Sunday, May 28, 2017 at 8 AM the American Legion Post #217 in Burna, Kentucky, will be hosting their annual Memorial Day celebration. This is an event many look forward to as not only a day to honor our deceased veterans but also to decorate the cemeteries and as the starting of summer. Memorial Day or Decoration Day as it was once called, has a long history going back to even before the Civil War. Southern women began decorating the graves of soldiers even before the end of the Civil War. After the war, a women’s memorial association put flowers on the graves of both Confederate and Union soldiers in 1866 as an act of kindness.
The First Official Memorial Day was May 30, 1868. In 1868, Commander in Chief, John A. Logan of the Grand Army of the Republic, issued what was called General Order Number 11, designating May 30 as a memorial day. He declared it to be “for the purpose of strewing with flowers or otherwise decorating the graves of comrades who died in defense of their country during the late rebellion, and whose bodies now lie in almost every city, village, and hamlet churchyard in the land.” The first Memorial Day was celebrated at Arlington National Cemetery decorating the graves of soldiers both Confederate and Union.
Memorial Day was originally to honor those who lost their lives in the Civil War. We soon realized that peace is not forever. It was during World War I the United States found itself in another major conflict, and the holiday evolved to commemorate American military personnel who died in all wars.
For decades May 30th remained the holiday to honor those lost in conflict. However in 1968 Congress passed the Uniform Monday Holiday Act, which established Memorial Day as the last Monday in May in order to create a three-day weekend for federal employees; the change went into effect in 1971. This same law declared Memorial Day a federal holiday also.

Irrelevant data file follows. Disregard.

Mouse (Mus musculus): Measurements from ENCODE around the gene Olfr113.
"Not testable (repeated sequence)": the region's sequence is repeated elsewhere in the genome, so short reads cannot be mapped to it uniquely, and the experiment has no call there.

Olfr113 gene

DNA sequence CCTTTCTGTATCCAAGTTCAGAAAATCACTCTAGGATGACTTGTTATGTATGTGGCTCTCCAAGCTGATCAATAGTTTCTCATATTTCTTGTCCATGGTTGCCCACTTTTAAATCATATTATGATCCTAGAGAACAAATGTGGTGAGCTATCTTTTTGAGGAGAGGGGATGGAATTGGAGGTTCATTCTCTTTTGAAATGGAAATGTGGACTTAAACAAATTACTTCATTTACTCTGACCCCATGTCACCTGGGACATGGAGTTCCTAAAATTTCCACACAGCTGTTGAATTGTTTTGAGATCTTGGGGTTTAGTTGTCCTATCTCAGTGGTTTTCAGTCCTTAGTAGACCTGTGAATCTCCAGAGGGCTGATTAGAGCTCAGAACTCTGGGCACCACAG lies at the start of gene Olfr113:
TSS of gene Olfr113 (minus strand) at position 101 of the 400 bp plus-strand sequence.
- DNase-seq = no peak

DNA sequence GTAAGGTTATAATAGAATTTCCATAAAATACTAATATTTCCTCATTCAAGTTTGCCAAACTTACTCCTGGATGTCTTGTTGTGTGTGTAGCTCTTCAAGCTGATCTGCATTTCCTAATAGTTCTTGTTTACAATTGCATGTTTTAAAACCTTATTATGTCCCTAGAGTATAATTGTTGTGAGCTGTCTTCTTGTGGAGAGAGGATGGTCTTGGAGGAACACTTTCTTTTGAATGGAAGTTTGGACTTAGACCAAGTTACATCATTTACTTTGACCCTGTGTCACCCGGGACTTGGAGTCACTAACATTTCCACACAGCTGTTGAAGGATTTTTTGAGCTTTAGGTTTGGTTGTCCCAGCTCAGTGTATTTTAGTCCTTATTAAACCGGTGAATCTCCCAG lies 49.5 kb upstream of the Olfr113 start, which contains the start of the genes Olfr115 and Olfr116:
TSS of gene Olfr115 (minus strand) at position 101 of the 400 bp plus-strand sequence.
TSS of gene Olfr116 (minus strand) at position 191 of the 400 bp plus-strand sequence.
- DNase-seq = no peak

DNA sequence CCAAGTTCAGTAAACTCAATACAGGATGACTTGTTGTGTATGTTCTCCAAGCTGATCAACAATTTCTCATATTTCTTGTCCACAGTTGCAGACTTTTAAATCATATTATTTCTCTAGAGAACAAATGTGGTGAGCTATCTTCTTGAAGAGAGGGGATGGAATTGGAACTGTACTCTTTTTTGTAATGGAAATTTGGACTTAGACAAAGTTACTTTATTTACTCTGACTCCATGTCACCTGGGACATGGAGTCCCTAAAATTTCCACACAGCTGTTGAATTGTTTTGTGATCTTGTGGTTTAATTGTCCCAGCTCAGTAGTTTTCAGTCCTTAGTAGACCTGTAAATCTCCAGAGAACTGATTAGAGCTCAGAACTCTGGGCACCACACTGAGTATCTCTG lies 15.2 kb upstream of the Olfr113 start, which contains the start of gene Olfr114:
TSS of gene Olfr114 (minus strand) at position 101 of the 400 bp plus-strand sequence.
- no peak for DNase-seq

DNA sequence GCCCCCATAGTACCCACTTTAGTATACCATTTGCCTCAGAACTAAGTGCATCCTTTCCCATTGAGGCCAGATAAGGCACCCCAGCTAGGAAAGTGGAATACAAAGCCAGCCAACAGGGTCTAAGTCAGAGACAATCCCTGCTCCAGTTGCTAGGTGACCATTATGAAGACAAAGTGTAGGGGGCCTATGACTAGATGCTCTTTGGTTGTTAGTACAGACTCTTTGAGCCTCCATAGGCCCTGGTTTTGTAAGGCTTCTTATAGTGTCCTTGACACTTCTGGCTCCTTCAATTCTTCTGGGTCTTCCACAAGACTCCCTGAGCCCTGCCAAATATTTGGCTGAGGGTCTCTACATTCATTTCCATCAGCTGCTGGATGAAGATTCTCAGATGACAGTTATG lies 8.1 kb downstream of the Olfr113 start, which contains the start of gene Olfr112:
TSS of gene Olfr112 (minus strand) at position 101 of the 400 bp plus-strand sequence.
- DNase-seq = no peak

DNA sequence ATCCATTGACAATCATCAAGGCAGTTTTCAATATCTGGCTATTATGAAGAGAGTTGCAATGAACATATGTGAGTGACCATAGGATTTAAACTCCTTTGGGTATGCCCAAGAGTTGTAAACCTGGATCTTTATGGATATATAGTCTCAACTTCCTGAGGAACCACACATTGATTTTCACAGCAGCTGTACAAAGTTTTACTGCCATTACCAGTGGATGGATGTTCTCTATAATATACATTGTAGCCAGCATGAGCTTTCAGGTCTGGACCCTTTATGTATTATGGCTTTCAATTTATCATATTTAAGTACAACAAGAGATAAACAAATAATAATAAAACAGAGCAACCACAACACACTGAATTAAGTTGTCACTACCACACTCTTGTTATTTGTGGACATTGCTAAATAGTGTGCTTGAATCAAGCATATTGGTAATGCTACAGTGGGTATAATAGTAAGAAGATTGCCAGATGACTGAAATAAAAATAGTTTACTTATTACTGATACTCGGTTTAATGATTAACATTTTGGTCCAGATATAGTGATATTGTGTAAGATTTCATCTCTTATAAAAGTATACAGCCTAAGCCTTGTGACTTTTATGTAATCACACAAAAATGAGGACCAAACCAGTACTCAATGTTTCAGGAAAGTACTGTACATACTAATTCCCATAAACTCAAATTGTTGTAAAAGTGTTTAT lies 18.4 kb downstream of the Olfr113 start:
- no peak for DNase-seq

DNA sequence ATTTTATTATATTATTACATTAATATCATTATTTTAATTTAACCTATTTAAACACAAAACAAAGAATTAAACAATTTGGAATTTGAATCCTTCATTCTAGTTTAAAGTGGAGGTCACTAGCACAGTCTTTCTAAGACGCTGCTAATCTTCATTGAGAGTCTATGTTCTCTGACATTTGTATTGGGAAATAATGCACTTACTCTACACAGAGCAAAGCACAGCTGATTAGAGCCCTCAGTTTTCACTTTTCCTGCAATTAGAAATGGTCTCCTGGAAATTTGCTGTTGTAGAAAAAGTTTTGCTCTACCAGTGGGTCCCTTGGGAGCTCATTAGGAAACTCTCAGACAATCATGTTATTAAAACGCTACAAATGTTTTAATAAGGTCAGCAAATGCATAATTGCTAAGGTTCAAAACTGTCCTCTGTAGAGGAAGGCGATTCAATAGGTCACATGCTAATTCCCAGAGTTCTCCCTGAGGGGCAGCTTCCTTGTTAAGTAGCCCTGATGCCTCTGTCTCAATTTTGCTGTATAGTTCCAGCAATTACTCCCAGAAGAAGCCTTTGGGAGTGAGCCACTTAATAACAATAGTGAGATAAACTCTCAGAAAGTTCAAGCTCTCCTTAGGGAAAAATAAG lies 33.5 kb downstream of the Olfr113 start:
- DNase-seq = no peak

The Logan E Clark Post 217 American Legion and American Legion Auxiliary Unit 217 strive to honor not only our veterans who lost their lives in combat but to honor all those who have served their country assuring us of our freedoms we so enjoy today. Several of their veterans formed and made the Post’s first monument which stands today. It was dedicated on May 30, 1993 and has these words: “In Honor and Memory of all those veterans who have served in the Armed Forces of this Great Nation with pride and honor”. This monument was designed, formed, and completed by the hands of some hard-working veterans of Post 217. Some of those who worked on this first monument were Delmar Mitchell, McGrew (Pete) Foster, Ray Casey, Jim Scofield, U.B. Green, and Robert Mitchell.
For many years it was an act of love and comradeship that the veterans worked for up to three days erecting crosses and flags with the names for each of the county’s deceased veterans. With nearly 2300 names and the age of members serving in the post, it became almost impossible without help from the community to carry out this event. Each post today needs the younger veterans to step up and join a post near you so that veterans can be helped and laws made to help these same veterans.
The Post and Auxiliary were honored with a large donation from one of their members, Clifton Arflack, to erect a permanent memorial in which they could engrave the names of all county veterans so they will be forever remembered for their service to our country. With more contributions from members of the Post and Unit and along with contributions from our community, it is possible to continue updating these monuments yearly as they are notified of a veteran’s death. Those names not yet on the monuments, will be honored with a cross and flag in their memory at this year’s celebration. These names will then be engraved before the next Memorial Day. This year we have 79 so far to place crosses and later engrave. The members depend on your support and through newspapers in keeping these lists updated.
The American Legion Post 217’s memorial service will be held under the new shelter in the memorial garden and will begin at 8 AM. Guest speaker will be Lt. Col. John Watson of Marion. He is a 1985 ROTC top graduate. Singing the National Anthem will be Dee Wright of Burna.
A light continental breakfast will be offered to all in attendance by the Auxiliary members. You are encouraged to visit the memorial garden and you should still be out in time to attend the church of your choice. The memorial garden is open daily for visitors.